Establishing a path to savings is easier than it seems — but it’s the actual saving part that can get tricky. Whether you’d like to save for a big trip or purchase, or would just like to get your spending in check, here are some tips to help you get started:
1. Figure Out Where Your Money is Going
The first step to creating a sustainable budget is figuring out why your money seems to “disappear” every month. There are numerous tools that can help you track your spending. Some of the most notable ones include Mint.com, YNAB (You Need a Budget) and good ol’ Google Docs or an Excel Spreadsheet. Our Online Banking platform also allows you to track your spending by category.
When creating a budget for the first time, you might want to also document your cash purchases. This may be an eye opening experience, as small impulse purchases can really add up!
If you’d like to go the “old school” route, you can use a balance book to document your purchases and checking account balance (pick one up for free at any of our branches!).
2. Analyze Your Fixed Monthly Expenses
Whatever stage of life you may be in (living with parents or you are a parent!) you probably have some expenses that are the same every month. From your Netflix subscription to monthly bills — however you choose to plan out your budget, make sure these expenses are included in your calculations.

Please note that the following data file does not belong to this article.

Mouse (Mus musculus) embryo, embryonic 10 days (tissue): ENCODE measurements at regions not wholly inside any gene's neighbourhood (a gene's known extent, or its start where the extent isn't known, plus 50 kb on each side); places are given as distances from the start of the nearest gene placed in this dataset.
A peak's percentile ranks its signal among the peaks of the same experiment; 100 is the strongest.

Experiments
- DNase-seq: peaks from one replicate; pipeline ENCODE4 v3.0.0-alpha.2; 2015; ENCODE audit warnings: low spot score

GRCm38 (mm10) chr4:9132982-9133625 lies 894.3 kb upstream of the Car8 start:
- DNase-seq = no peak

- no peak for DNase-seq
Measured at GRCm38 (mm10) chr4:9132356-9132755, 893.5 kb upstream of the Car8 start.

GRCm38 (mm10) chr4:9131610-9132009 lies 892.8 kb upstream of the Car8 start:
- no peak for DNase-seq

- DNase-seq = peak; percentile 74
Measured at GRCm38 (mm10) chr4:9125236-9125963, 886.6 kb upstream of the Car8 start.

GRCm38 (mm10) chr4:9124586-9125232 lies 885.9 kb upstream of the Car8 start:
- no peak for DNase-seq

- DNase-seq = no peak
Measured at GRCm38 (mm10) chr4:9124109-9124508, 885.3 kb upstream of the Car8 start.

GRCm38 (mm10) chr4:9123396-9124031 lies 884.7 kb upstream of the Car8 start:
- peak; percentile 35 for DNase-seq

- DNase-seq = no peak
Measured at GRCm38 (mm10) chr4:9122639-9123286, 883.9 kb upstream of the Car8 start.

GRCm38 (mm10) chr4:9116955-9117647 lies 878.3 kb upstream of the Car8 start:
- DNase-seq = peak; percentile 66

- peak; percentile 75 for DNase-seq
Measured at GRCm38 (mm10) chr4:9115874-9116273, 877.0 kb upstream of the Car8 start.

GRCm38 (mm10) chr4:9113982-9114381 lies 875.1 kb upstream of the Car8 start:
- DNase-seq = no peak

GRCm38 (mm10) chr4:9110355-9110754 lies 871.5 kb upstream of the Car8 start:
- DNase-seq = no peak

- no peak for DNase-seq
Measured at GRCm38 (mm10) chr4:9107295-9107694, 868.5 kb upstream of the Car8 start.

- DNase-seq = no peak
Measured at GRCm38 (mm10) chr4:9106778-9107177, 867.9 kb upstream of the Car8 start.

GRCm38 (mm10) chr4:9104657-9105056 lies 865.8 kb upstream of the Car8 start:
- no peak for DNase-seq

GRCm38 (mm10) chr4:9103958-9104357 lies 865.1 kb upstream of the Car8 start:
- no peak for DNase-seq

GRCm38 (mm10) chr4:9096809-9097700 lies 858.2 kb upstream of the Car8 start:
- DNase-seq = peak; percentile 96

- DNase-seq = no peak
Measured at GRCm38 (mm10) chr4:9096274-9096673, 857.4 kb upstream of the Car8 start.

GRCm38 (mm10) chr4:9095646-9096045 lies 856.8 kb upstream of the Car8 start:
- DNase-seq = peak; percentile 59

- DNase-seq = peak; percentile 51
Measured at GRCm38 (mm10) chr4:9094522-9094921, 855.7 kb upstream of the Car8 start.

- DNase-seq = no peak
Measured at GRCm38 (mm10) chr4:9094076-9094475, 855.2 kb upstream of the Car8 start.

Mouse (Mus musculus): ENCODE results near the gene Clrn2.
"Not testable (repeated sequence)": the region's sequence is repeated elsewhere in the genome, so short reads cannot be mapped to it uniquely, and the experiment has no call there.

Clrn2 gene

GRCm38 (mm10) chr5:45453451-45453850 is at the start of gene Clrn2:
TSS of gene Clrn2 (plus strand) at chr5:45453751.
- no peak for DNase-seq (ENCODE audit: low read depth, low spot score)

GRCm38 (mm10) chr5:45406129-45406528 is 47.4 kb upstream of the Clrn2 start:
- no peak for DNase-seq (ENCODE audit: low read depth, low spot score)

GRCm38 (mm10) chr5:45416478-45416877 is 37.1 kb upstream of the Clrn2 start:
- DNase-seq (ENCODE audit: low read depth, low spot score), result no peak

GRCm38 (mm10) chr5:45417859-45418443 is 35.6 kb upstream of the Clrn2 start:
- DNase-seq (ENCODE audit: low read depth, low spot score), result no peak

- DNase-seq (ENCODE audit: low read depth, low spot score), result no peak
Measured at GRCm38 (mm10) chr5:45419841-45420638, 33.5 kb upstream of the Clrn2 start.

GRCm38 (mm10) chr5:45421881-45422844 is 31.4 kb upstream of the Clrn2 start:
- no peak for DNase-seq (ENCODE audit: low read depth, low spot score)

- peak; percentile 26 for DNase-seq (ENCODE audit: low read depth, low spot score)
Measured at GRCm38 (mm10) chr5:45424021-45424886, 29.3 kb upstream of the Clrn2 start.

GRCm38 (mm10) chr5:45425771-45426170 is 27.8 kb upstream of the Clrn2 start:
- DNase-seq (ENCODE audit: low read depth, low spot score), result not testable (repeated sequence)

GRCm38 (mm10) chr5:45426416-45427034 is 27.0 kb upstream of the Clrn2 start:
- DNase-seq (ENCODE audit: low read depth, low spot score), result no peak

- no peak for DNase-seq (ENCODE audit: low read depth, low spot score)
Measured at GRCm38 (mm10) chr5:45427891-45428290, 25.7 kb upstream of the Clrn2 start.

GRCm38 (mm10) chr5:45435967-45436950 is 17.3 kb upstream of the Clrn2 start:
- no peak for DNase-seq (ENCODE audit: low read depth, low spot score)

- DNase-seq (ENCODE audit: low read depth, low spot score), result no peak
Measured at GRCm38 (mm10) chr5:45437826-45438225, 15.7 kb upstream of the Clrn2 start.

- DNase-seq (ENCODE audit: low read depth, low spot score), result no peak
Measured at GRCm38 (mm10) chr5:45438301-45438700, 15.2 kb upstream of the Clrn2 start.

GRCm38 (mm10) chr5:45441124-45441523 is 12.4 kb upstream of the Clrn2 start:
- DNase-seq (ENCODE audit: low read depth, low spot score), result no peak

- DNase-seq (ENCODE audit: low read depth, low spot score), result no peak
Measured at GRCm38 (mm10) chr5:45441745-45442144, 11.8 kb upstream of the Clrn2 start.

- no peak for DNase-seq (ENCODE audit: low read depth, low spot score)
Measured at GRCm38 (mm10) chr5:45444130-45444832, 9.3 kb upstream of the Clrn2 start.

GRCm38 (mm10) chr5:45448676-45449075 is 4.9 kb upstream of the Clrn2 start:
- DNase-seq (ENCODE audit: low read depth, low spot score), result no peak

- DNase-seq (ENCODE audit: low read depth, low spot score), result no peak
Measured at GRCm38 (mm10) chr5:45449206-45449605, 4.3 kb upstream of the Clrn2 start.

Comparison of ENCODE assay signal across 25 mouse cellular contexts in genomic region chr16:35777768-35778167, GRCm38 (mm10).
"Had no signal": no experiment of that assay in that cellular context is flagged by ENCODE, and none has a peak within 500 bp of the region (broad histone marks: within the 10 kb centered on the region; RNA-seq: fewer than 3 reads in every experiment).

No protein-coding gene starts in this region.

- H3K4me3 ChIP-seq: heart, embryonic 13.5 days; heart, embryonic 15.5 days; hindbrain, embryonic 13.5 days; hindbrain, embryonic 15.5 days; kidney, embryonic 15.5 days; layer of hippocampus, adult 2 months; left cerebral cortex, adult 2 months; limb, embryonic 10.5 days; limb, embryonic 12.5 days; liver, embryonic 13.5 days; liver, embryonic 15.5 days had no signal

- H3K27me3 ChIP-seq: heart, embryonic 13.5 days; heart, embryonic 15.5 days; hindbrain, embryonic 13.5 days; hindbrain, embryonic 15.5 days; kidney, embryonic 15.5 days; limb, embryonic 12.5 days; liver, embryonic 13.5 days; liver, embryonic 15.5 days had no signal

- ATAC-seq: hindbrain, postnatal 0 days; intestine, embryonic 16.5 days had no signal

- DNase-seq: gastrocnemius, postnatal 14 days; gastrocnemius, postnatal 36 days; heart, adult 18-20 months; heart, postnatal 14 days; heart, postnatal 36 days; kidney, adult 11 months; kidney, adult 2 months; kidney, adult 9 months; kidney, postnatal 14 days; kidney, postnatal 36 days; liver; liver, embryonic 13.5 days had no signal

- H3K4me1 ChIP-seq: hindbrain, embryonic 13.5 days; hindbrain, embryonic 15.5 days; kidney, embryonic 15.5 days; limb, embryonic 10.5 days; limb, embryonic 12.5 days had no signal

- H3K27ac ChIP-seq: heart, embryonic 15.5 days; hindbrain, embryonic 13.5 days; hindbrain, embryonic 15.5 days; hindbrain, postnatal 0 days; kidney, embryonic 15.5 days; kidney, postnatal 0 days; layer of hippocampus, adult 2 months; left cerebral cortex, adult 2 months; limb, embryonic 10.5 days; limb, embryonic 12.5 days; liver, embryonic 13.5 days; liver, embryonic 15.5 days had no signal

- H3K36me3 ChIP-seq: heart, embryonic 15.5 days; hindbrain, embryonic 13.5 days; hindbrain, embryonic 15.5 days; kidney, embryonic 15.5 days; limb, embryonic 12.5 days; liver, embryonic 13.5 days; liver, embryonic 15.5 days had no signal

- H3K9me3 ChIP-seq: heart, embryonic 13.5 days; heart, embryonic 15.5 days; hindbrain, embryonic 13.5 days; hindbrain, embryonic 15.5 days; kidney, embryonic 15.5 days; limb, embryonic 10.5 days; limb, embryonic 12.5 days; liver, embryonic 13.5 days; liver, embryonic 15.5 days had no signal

3. Plug Spending Leaks
After you’ve tracked your spending for a couple of months and possibly judged yourself too harshly (or not harshly enough!) for your spending choices, you should have a solid idea of times when your money could have been smarter spent. Some areas traditionally quoted as “frivolous” spending could be your daily latte — but if that latte helps you get through work/school/child care, then it is not frivolous! Perhaps you realize that your taxi spending is out of control – or that you have lost some cash due to ATM fees from other financial institutions (check out our ATM Anywhere program!), identifying these areas as problematic is a great first step to getting your spending in order.
4. Devise a Plan
You’ve documented your spending. You’ve identified spending “leaks”, now what? Remember allowances? They taught us that we could only spend what we had, and if we wanted to make a large purchase, we’d have to save for it. The next step in devising a plan is to figure out what your weekly, bi-weekly or monthly allowance will be. Take your income minus your fixed expenses and expected expenses (a big dinner coming up, haircut, gas, etc), and whatever is left can be utilized as your allowance.
From here, you can determine whether this amount is feasible and sustainable for you. And guess what? You just budgeted. Want to learn more about ways to budget your money? We’ve partnered with BALANCE, a financial fitness program. Click here to learn more about money management.